As of December last year, the island-wide average price for condos was about $1.63 million, while the average for ECs was around $1.066 million; a price difference of about 34.6 per cent (do note that the gap has narrowed from five years ago though).
With a bank loan, the average EC has a minimum down payment of about $266,500, of which at least $53,300 must be in cash (the rest can come from CPF). This can usually be covered by the sale of, say, a 4-room flat at $350,000.
For the average condo, the minimum down payment is about $407,500, of which at least $81,500 needs to be in cash. There’s a higher chance that the sale proceeds from a flat won’t cover the full amount, especially the cash portion after refunding CPF.
In addition to the price difference, there is up to $30,000 in grant for ECs. Not a huge amount, but every little bit helps.
But to give you a clearer idea of the EC vs private condo price gap, let me show you the average prices from 2020.
|Project||District||Average Price||District Average Price||District Average New Launch Price|
For those wondering about the low prices of District 27, it’s worth noting that there weren’t a lot of transactions in 2020 for resale condos, and the bulk of new sales were due to Parc Canberra.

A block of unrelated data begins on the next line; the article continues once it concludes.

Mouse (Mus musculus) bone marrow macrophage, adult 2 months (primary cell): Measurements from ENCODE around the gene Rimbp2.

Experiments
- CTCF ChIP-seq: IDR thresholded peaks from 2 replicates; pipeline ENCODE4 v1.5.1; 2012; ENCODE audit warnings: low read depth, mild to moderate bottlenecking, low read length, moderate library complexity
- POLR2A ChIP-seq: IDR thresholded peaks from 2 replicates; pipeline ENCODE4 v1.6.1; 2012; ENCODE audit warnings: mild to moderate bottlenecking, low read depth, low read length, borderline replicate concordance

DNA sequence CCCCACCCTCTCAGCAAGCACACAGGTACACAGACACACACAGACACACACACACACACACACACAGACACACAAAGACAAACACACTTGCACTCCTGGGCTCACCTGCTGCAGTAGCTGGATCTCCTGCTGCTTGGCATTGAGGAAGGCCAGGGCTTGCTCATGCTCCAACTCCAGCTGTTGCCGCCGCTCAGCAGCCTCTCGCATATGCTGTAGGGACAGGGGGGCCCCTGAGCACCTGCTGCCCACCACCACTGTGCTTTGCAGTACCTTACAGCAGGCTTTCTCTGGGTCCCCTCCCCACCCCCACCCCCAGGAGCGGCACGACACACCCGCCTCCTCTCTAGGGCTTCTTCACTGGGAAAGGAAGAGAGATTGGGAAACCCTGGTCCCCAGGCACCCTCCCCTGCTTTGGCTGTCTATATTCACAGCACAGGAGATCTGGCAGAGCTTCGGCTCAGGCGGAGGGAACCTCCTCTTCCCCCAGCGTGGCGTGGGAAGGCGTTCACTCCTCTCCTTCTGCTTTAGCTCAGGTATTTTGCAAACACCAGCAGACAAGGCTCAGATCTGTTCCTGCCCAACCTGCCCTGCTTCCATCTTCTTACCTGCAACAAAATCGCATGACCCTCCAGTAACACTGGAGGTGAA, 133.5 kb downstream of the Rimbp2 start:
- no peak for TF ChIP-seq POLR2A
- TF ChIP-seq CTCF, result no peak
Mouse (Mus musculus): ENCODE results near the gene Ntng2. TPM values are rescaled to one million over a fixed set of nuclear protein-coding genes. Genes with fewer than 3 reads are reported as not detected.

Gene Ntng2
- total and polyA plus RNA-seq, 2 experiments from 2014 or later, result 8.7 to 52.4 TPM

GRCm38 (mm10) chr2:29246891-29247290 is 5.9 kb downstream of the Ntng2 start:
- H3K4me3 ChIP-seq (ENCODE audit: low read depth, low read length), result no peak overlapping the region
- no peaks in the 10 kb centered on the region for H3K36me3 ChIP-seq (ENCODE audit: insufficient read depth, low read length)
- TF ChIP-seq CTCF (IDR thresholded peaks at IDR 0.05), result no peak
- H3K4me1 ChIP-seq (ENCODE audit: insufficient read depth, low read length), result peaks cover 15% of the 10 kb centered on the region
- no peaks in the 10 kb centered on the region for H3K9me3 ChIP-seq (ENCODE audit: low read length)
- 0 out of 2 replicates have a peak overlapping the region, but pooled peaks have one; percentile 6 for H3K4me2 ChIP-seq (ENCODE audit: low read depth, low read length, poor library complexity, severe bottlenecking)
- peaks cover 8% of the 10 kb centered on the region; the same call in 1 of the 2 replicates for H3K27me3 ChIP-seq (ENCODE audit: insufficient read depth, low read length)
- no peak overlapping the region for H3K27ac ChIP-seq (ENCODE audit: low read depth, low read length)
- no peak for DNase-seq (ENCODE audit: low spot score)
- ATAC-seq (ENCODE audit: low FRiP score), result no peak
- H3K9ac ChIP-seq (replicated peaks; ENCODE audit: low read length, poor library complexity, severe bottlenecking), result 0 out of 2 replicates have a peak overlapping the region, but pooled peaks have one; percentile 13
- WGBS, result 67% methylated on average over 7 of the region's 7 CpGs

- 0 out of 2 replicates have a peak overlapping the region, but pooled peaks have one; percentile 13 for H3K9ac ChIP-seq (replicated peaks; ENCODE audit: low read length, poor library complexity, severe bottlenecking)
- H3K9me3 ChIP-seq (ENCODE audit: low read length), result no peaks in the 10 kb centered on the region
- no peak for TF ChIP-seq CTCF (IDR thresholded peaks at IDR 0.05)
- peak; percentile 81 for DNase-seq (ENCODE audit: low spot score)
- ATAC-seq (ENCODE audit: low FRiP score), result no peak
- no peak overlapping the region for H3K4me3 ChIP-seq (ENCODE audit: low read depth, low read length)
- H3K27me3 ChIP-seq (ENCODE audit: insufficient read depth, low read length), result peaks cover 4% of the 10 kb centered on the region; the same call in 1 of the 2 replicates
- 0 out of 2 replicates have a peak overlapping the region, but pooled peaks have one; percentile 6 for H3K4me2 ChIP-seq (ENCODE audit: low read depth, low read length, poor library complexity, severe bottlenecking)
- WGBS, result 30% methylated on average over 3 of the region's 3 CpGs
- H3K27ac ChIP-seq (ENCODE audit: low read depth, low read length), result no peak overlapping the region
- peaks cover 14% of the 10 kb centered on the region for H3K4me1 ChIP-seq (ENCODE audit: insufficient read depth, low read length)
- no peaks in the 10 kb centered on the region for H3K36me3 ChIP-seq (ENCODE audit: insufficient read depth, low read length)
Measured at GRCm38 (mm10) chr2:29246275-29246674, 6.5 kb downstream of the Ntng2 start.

2. Additional Buyers Stamp Duty (ABSD)
When you upgrade to a condo, you can either sell your flat first, or buy the condo first. For most families, it’s more convenient to buy the condo first – this allows them to live in their flat until the condo unit is ready to move into.
However, buying the condo while still owning your flat will incur the ABSD; the condo counts as the second property. At present, this is 12 per cent for Singapore Citizens, and 15 per cent for Permanent Residents.
So if you want to upgrade to a $1.63 million condo, for instance, this incurs ABSD of $195,600. Note that if you purchase the condo with a non-citizen spouse, the higher ABSD rate will apply; so if your spouse is a Permanent Resident, this means paying $244,500.
You can apply for ABSD remission later, if you meet the requirements and also sell your flat within the next six months. But at the immediate moment, the ABSD must be paid two weeks after completing the transaction.
This compounds the problem in point 1: the down payment on a private condo is already more substantial, and the addition of upfront ABSD can make it even more unmanageable.
There is, further, the stress of having to sell your flat within the time limit.
But with an EC, there’s no need to pay the upfront ABSD. That means the upgraders can still live in their flat while waiting to collect the keys to the EC; and that they don’t have to worry about ABSD remission deadlines.